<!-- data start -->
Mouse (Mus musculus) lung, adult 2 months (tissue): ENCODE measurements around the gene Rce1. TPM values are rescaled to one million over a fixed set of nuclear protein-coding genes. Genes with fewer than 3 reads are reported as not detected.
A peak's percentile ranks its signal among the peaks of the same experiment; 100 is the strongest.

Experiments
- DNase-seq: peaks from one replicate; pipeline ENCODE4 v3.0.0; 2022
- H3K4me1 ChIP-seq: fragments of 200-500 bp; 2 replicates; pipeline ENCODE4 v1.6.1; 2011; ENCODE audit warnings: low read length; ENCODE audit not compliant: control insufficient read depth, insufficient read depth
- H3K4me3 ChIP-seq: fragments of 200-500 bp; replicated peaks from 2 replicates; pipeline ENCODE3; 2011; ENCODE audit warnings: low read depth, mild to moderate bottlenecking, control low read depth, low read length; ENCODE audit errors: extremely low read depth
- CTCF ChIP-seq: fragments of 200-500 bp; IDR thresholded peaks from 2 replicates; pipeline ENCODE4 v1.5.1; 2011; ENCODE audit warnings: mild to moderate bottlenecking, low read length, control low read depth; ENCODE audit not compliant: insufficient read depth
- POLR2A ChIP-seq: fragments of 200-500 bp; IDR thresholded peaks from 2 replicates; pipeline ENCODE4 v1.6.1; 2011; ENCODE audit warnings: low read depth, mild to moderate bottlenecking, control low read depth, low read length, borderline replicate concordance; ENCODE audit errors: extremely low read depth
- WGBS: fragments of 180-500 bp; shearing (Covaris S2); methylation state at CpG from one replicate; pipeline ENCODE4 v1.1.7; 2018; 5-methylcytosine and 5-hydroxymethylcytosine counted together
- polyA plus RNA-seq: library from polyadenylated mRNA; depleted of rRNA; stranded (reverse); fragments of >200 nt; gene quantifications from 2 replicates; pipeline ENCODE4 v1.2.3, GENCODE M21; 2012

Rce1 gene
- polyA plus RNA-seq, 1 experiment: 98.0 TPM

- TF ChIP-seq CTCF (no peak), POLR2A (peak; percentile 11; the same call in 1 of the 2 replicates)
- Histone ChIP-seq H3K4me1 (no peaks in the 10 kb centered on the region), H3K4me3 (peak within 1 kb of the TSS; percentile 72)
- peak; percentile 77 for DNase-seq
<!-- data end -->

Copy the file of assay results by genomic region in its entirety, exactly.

Mouse (Mus musculus) lung, adult 2 months (tissue): ENCODE measurements around the gene Rce1. TPM values are rescaled to one million over a fixed set of nuclear protein-coding genes. Genes with fewer than 3 reads are reported as not detected.
A peak's percentile ranks its signal among the peaks of the same experiment; 100 is the strongest.

Experiments
- DNase-seq: peaks from one replicate; pipeline ENCODE4 v3.0.0; 2022
- H3K4me1 ChIP-seq: fragments of 200-500 bp; 2 replicates; pipeline ENCODE4 v1.6.1; 2011; ENCODE audit warnings: low read length; ENCODE audit not compliant: control insufficient read depth, insufficient read depth
- H3K4me3 ChIP-seq: fragments of 200-500 bp; replicated peaks from 2 replicates; pipeline ENCODE3; 2011; ENCODE audit warnings: low read depth, mild to moderate bottlenecking, control low read depth, low read length; ENCODE audit errors: extremely low read depth
- CTCF ChIP-seq: fragments of 200-500 bp; IDR thresholded peaks from 2 replicates; pipeline ENCODE4 v1.5.1; 2011; ENCODE audit warnings: mild to moderate bottlenecking, low read length, control low read depth; ENCODE audit not compliant: insufficient read depth
- POLR2A ChIP-seq: fragments of 200-500 bp; IDR thresholded peaks from 2 replicates; pipeline ENCODE4 v1.6.1; 2011; ENCODE audit warnings: low read depth, mild to moderate bottlenecking, control low read depth, low read length, borderline replicate concordance; ENCODE audit errors: extremely low read depth
- WGBS: fragments of 180-500 bp; shearing (Covaris S2); methylation state at CpG from one replicate; pipeline ENCODE4 v1.1.7; 2018; 5-methylcytosine and 5-hydroxymethylcytosine counted together
- polyA plus RNA-seq: library from polyadenylated mRNA; depleted of rRNA; stranded (reverse); fragments of >200 nt; gene quantifications from 2 replicates; pipeline ENCODE4 v1.2.3, GENCODE M21; 2012

Rce1 gene
- polyA plus RNA-seq, 1 experiment: 98.0 TPM

- TF ChIP-seq CTCF (no peak), POLR2A (peak; percentile 11; the same call in 1 of the 2 replicates)
- Histone ChIP-seq H3K4me1 (no peaks in the 10 kb centered on the region), H3K4me3 (peak within 1 kb of the TSS; percentile 72)
- peak; percentile 77 for DNase-seq